SALT LAKE CITY — Once the Utah Jazz touched down in Salt Lake City in the wee hours of Wednesday morning, guys didn’t anticipate the reception they would receive.
A couple hundred or so passionate fans camped outside of TAC Air to see guys come off the chartered flight around 2 a.m.
“It was quite touching,” Jazz general manager Dennis Lindsey said.
Even after falling to the Houston Rockets in five games during the Western Conference Semifinals, this year’s squad put the franchise in the national spotlight.
Obviously, folks became familiar with high-flying rookie Donovan Mitchell but also lethal shot-blocker Rudy Gobert, Ricky Rubio the scorer, three-point marksman Joe Ingles, physical Jae Crowder and a host of other characters serving dynamic roles for the squad.
Utah morphed from a potential tanking candidate at 19-28 to a fifth-seeded playoff sleeper that won 29 of its last 35 games during the regular season. In the first round, the Jazz upset the OKC Thunder in six games before falling to the Rockets in Game 5 on Tuesday night, 112-102.
The Jazz returned for exit interviews and locker room cleanout on Wednesday morning at the practice facility.
“It’s been a fun year,” said Rubio, who missed the Rockets series with a left hamstring strain. “It started real well then with all that happened we went on a rough patch but at one point we realized we had to turn this thing around and I think the team showed the character that we have.”
That turnaround occurred after an embarrassing loss at Atlanta on Jan. 22. Two nights later, the Jazz would beat the Detroit Pistons on the road in overtime en route to collecting 11 consecutive victories and the rest is history as the team got healthy and started to click. Gobert also returned from missing 26 games from multiple knee injuries to help the Jazz finish with the league’s second-best defensive rating (101.6) behind the Boston Celtics.
“My focus was the same. I was focused from the day the season started,” said Gobert, a frontrunner for Defensive Player of the Year. “When I went down the first time, I tried to come back and it was frustrating. I tried to come back pretty fast and went down again so that time I really wanted to come back ready and come back stronger and I did.”
Another key factor was the moves made by Lindsey before February’s trade deadline. The Jazz general manager was involved in a three-team trade that sent Rodney Hood to Cleveland and Joe Johnson to Sacramento while welcoming former Cavaliers Jae Crowder and Derrick Rose to Salt Lake City. Rose would eventually sign with Minnesota after being waived and Johnson joined the Rockets after reaching a buyout agreement with the Kings.
Even as a late addition, Crowder would fit in seamlessly as the son of former Jazzman Corey Crowder. He entered the starting lineup for the final two postseason games in place of Derrick Favors for matchup purposes despite still working to learn the Jazz’s system.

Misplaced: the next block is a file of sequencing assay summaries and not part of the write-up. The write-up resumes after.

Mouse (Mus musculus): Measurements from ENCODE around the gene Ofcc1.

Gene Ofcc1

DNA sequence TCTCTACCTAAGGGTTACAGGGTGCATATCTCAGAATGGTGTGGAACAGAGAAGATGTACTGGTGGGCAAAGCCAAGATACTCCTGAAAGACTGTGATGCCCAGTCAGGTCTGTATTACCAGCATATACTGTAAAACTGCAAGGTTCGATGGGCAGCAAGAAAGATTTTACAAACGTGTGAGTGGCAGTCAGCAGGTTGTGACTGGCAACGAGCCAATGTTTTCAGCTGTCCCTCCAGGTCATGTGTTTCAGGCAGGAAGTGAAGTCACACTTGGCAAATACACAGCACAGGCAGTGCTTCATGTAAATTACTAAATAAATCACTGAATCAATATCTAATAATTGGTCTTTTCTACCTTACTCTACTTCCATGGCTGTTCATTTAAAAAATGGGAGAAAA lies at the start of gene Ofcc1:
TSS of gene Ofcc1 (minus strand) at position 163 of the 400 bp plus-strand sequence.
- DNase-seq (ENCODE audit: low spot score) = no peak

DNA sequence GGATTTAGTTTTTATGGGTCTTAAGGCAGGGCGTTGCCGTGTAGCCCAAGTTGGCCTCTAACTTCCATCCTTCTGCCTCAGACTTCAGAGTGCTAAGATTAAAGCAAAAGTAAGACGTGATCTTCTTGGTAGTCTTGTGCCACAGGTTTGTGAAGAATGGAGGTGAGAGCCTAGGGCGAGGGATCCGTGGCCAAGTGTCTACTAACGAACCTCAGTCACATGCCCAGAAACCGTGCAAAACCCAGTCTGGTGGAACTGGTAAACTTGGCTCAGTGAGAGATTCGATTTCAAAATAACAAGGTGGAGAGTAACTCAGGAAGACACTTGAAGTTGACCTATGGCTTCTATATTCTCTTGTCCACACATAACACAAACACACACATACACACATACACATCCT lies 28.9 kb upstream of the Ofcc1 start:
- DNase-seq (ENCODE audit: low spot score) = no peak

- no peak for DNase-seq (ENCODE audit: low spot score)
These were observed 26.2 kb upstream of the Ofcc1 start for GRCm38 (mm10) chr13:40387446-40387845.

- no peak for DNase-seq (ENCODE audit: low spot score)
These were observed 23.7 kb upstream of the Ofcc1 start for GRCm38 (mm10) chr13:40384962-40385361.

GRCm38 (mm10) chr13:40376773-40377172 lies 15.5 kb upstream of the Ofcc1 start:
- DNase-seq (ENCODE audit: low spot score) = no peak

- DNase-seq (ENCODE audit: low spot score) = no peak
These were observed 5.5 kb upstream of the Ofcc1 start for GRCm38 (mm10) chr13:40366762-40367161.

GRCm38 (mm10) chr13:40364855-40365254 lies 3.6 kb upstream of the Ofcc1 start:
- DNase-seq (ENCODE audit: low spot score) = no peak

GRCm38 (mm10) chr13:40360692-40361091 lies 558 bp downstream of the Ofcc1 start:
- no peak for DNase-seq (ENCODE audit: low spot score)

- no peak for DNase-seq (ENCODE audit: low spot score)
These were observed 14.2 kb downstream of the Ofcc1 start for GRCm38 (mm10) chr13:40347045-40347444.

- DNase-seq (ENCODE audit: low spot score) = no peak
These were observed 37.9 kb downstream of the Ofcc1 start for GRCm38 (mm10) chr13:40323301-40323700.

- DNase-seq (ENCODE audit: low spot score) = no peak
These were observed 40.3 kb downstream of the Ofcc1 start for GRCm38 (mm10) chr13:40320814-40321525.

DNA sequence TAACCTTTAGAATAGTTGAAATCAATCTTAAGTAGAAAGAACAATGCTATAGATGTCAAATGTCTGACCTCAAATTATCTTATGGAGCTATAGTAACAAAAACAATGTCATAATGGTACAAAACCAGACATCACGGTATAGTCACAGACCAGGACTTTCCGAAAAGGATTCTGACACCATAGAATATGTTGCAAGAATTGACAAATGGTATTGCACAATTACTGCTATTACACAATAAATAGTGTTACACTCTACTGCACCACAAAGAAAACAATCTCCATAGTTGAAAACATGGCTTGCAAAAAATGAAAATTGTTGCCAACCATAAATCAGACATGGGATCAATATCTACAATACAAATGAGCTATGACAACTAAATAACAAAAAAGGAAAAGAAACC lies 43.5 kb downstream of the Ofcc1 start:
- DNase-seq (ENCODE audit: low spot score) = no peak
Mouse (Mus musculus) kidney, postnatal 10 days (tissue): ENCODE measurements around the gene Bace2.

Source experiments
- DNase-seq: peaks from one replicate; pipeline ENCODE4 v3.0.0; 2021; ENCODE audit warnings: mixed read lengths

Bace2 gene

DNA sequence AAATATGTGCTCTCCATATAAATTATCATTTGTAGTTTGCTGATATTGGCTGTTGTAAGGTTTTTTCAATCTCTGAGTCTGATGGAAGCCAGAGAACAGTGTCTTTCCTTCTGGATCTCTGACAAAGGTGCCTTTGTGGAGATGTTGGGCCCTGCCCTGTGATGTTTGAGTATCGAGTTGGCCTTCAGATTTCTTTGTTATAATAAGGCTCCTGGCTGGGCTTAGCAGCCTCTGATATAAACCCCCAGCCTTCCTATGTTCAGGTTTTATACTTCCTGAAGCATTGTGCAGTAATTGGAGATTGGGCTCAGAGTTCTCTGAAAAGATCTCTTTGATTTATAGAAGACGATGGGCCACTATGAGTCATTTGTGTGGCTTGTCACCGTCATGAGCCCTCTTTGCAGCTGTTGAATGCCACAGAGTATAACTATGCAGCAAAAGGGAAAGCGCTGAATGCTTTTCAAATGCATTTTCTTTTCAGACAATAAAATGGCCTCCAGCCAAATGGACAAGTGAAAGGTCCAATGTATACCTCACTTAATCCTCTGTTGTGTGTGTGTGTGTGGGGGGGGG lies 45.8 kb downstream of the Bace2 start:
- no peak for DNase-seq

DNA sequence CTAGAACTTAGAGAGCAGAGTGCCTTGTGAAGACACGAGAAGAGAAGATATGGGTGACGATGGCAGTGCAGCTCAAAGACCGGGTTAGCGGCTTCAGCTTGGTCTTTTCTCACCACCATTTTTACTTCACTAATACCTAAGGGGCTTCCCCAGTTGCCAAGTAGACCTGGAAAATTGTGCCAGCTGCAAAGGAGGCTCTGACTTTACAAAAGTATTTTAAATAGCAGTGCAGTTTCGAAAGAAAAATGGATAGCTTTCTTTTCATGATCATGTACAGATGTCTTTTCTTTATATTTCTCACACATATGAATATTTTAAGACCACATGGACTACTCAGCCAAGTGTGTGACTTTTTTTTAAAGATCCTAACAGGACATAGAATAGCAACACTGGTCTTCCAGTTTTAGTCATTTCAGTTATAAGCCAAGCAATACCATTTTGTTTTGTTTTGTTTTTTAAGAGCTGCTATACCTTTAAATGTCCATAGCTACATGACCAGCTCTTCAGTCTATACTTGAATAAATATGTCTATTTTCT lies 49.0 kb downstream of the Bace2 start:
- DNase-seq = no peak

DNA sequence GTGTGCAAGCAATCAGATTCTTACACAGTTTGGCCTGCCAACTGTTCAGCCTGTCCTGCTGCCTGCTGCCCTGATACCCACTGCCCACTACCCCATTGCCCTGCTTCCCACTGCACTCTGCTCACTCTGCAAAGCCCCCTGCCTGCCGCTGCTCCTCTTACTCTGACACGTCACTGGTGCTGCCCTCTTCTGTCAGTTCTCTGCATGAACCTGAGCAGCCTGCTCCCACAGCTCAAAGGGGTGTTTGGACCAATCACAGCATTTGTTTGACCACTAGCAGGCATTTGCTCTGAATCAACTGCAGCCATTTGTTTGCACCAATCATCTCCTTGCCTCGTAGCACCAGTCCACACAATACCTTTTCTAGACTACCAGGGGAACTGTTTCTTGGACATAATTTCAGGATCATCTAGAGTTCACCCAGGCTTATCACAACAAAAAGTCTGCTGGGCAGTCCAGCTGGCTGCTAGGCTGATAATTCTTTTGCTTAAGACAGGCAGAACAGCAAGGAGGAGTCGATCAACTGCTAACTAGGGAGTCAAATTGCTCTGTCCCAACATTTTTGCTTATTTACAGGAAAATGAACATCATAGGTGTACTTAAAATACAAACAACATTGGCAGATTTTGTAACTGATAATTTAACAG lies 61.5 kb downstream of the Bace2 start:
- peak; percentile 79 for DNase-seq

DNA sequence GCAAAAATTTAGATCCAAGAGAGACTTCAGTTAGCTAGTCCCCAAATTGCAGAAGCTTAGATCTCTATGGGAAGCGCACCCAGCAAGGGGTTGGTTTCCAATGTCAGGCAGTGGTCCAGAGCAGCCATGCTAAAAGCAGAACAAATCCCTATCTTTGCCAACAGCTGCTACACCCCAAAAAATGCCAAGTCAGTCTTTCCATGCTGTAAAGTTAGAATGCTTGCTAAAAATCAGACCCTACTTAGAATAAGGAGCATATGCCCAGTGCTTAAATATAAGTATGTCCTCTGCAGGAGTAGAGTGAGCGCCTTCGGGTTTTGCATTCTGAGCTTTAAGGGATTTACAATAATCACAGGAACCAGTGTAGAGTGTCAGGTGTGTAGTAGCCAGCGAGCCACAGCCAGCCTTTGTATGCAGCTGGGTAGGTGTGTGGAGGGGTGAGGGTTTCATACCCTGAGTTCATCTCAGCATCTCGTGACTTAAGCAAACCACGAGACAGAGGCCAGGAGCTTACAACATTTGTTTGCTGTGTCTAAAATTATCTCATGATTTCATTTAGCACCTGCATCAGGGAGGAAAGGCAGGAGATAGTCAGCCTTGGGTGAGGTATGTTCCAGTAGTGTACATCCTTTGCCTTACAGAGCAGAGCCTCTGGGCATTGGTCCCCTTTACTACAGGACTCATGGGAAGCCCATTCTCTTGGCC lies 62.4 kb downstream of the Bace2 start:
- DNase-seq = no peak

“When I got traded here, honestly, I was happy to be in a new environment, new situation,” Crowder said. “Really didn’t know what to expect. Just came in open-headed, clear-headed, willing to do whatever the team asked me to do to help win ball games and it was a fun process the whole time.
“I didn’t have any expectations of how the season would go or anything but I wanted to get in the playoffs and make it happen,” he added. And the team was playing good when I arrived here and we just kept it going.”
Utah’s finish was one of the best reversals in league history. The Jazz became one of five squads to fall nine games below and nine games above .500 in the same season, finishing with the highest win percentage (58.5) of that rare group, according to NBA Advanced Stats.
As promising as the future looks, Favors is expected to test the market as an unrestricted free agent this off-season. Ekpe Udoh, Jonas Jerebko and Thabo Sefolosha are also looking to secure their non-guaranteed contracts while Dante Exum will be a restricted free agent where he can sign an offer sheet with another team but the Jazz have the right to match it if they want to. It’ll be an interesting summer after a Cinderella season.
“I’ve been here through the tough times and I’ve been here through the good times so it’s kind of like a relationship where you’ve been through so much together and there’s no sense in breaking it up so it’ll definitely play a factor this summer with me,” Favors said. “I think this team has a bright future.
“Obviously, we can play with the best teams. We’ve got some really good players, the coaching staff is great, the organization is great, the city, the fanbase, everything so it’ll play a big factor in my decision this summer but we’ll see how it goes.”